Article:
Luke 8:11 Commentary - Expository Notes with Practical Observations on the New TestamentHere the Saviour applies himself to interpret and explain the foregoing parable to his disciples; he tells them, The seed is the word; the sower is the preacher; the soil or ground, is the heart and soul of man: some hearers he compares to the highway ground, in which the seed lies uncovered for want of the harrow of meditation; others to stony ground, in which the word has no root; no root in their understanding, no root in their memeories, in their wills, or in their affections, but they are instantly offended, either at the depth and profoundness of the word, or at the sancitity and strictness of the word, or else at the plainness and simplicity of it.
Again, some hearers our Lord compares to thorny ground. Worldly desires and inordinate cares for the things of this life choke the word, as thorns overshadow the corn, draw away the heart of the earth from it, hinder the influence of the sun from cherishing it; the like ill effects have worldy affections and desires in the soul of man, rendering the seed of the word unfruitful.
But the good Christian hears the word attentively, keeps it retentively, believes it stedfastly, applies it particularly, practises it universally, and brings forth fruit perseveringly.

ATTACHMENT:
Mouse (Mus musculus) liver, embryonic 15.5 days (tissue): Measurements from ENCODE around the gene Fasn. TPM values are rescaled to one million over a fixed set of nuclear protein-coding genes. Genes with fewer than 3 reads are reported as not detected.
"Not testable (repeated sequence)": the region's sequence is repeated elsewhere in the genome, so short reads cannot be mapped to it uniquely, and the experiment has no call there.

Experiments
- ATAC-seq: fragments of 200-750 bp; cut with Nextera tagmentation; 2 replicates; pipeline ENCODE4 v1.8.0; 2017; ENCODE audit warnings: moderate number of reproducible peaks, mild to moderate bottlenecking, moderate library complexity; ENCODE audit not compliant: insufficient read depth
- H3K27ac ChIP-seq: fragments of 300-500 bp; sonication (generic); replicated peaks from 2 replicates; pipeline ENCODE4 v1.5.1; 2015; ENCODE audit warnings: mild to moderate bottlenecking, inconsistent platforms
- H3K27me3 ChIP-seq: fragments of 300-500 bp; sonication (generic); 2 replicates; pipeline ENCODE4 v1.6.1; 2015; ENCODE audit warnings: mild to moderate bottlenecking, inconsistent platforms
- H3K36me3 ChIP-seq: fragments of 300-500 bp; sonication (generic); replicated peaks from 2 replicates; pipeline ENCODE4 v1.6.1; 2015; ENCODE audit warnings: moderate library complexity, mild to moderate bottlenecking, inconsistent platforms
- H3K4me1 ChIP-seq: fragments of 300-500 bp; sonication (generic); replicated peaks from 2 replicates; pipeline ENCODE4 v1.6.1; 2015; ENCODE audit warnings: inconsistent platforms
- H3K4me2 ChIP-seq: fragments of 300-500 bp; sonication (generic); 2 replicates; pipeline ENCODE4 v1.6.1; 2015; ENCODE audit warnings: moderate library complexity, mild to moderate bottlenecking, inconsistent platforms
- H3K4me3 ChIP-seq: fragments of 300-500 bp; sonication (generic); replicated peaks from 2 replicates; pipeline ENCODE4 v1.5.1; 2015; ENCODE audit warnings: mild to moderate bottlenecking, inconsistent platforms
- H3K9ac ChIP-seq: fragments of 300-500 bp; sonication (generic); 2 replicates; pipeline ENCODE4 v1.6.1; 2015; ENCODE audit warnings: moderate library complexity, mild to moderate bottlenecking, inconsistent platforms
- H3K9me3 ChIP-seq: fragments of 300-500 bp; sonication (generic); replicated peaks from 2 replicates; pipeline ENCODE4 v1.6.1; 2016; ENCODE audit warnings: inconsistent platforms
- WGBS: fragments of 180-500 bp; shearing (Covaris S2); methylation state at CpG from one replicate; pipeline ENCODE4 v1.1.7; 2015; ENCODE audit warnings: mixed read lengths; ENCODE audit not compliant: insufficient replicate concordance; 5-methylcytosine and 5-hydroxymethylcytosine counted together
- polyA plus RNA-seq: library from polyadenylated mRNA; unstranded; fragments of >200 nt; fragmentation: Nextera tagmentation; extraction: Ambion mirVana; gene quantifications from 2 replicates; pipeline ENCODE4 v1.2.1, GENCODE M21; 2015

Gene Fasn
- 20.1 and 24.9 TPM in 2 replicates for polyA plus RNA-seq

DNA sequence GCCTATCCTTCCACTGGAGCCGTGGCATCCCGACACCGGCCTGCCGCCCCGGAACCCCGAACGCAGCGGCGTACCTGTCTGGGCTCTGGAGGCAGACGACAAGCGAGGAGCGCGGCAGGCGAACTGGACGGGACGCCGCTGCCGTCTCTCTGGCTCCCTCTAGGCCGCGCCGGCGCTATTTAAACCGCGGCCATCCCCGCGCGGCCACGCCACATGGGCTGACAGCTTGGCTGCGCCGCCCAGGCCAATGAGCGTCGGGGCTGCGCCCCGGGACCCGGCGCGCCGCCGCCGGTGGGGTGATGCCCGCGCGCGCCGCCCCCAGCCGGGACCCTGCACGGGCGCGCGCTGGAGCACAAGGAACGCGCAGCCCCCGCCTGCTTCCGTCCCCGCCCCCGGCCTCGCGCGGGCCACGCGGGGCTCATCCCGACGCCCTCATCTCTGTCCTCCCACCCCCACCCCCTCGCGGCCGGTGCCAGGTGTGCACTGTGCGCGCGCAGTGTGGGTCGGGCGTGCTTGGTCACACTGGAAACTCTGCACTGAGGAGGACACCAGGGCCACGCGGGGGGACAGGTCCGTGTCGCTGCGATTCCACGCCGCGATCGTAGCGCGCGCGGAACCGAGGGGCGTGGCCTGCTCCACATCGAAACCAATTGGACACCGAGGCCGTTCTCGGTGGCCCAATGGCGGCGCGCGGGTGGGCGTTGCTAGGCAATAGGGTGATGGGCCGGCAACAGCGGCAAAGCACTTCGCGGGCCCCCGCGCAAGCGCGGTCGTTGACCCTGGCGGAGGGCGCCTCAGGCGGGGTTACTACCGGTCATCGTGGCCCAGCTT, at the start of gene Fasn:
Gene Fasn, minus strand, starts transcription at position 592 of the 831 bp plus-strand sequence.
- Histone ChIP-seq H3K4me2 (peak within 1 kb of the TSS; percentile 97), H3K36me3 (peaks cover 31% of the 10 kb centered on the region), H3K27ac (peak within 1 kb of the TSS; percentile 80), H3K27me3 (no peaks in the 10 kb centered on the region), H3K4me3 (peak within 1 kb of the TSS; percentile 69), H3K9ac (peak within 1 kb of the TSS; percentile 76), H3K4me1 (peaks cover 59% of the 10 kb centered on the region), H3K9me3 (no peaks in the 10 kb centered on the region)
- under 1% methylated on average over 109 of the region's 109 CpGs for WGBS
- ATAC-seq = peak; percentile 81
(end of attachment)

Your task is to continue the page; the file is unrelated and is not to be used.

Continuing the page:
Learn hence, 1. That no hearers are in Christ's account good hearers of the word, but such as bring forth fruit answerable to their hearing.
2. That a person may be a good hearer of the word in Christ's account, if he brings forth the best fruit he can, though not in so great a proportion as others do; as some ground brings forth thirty, some sixty, some an hundredfold: in like manner do all the sincere hearers of the word; they all bring forth fruit, though not all alike; all in sincerity, though not all equally, and none to perfection.
Learn, 3. That it is not sufficient that we do at present believe, approve and practise the truth delivered to us, or that we are afffected with the word, and receive it with some kind of joy, delight, and pleasure; unless we persist and persevere in obedience to all its precepts, and continue to bring forth fruit with patience.
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Expository Notes with Practical Observations on the New Testament
William Burkitt (1650 - 1703) was a Church of England clergyman, bible expositor, and devotional writer.
Volume 1: Matthew - John, was published in 1700.
Volume 2: Acts - Revelation was published 1703.